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What does such minarchism truly entail?

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I just finished reading The Virtue of Selfishness, and despite the first chapter, I loved most of it. It begged a few questions, so I start with these:

A man, X, spots another man, Y, sadistically torturing a dog and realizes it has been going on for weeks straight. X initiates force against Y by pushing him out of the way and allowing the dog to run away.

Should Y be allowed to call the police to initiate force against X for violating his individual right? Was X behaving immorally (according to objectivism)?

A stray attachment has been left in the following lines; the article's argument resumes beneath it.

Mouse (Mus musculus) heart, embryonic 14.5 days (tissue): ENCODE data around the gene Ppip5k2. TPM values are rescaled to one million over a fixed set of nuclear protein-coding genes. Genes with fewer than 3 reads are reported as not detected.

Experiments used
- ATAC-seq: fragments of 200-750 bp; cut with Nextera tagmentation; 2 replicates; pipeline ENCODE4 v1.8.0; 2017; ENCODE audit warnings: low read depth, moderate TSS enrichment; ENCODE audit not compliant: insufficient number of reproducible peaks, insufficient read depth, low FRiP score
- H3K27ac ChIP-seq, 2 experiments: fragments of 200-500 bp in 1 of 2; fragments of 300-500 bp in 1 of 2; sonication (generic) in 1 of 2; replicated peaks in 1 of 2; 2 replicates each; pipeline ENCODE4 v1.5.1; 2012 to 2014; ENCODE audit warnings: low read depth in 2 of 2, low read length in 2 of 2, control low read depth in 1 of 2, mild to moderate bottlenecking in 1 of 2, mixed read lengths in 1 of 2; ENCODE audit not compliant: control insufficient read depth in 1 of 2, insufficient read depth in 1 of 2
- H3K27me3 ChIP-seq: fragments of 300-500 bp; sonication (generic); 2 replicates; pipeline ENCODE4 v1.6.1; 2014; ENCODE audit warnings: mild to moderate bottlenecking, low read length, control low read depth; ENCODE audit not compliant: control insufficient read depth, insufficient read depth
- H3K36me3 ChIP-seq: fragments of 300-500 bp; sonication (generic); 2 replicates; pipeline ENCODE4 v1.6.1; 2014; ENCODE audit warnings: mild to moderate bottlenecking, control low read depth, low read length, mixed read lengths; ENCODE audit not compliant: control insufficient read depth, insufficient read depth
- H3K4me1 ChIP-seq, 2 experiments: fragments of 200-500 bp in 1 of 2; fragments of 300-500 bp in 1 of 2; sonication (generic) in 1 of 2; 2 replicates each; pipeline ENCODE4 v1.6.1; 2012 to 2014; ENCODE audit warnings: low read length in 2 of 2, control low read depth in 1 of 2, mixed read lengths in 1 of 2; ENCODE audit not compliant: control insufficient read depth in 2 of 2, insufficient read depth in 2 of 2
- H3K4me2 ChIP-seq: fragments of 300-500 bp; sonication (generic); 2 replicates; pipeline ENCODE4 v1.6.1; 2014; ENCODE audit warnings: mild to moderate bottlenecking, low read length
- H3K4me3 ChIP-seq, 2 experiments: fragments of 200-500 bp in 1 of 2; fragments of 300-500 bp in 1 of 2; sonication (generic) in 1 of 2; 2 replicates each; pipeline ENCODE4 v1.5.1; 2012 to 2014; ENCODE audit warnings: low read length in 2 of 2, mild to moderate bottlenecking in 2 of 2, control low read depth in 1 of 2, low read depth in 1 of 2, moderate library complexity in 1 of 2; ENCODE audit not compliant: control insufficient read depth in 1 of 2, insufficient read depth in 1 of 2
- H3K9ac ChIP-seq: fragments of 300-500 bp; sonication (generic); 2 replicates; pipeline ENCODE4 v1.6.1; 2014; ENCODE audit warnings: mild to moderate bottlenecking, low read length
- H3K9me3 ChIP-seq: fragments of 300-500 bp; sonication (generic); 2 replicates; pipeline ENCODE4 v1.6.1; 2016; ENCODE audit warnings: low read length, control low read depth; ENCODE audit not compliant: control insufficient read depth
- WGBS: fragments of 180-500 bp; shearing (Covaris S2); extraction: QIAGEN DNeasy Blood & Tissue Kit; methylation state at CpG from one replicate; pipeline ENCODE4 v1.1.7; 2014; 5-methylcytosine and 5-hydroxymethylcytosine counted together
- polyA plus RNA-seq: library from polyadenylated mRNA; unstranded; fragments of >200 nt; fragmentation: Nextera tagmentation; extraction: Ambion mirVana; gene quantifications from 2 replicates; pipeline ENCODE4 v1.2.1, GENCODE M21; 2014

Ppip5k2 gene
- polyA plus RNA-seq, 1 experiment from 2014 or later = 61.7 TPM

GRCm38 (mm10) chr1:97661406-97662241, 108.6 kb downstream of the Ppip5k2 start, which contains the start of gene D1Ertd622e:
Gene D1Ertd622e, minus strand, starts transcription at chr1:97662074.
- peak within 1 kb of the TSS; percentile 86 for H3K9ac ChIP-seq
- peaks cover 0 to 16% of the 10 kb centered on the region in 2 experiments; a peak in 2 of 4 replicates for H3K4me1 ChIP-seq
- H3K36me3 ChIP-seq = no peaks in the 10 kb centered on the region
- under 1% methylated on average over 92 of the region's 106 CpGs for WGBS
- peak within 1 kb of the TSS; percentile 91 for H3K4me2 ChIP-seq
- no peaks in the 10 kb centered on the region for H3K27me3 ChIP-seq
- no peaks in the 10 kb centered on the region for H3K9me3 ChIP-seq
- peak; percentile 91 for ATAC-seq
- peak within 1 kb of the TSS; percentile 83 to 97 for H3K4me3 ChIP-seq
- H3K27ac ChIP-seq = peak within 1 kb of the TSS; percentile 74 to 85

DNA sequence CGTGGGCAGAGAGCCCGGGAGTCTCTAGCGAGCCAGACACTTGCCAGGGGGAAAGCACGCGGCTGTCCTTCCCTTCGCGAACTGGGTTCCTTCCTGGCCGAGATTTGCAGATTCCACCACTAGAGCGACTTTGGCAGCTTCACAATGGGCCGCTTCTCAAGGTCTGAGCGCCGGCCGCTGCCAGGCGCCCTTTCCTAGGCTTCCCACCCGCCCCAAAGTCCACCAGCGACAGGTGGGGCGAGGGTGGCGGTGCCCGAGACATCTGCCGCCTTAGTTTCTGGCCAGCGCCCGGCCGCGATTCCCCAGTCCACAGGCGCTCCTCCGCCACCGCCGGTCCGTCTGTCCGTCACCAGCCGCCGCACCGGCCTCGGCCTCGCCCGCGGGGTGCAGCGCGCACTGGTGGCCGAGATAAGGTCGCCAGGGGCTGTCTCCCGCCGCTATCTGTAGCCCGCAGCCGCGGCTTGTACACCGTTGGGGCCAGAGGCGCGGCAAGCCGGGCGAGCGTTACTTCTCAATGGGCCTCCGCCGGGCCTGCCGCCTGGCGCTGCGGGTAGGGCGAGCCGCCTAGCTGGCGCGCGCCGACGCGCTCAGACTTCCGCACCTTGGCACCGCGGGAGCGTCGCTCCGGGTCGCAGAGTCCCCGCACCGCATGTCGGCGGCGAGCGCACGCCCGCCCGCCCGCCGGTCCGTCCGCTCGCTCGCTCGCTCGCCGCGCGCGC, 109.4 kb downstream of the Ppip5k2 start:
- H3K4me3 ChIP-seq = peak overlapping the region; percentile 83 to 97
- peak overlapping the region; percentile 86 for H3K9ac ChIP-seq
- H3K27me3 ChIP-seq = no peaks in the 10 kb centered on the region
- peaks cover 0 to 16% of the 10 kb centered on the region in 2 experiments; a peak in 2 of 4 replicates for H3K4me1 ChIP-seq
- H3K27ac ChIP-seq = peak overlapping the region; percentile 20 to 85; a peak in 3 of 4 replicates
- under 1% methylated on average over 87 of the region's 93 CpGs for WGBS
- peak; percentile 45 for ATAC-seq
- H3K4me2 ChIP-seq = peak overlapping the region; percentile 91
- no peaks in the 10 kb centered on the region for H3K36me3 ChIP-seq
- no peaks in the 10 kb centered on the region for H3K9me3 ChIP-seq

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I just finished reading The Virtue of Selfishness, and despite the first chapter, I loved most of it. It begged a few questions, so I start with these:

A man, X, spots another man, Y, sadistically torturing a dog and realizes it has been going on for weeks straight. X initiates force against Y by pushing him out of the way and allowing the dog to run away.

Should Y be allowed to call the police to initiate force against X for violating his individual right? Was X behaving immorally (according to objectivism)?

It depends on who's property the dog is, and even if the answer is yes, that's not an example of begging the question. You on the other hand are committing the fallacy of appealing to emotion.

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It depends on who's property the dog is, and even if the answer is yes, that's not an example of begging the question. You on the other hand are committing the fallacy of appealing to emotion.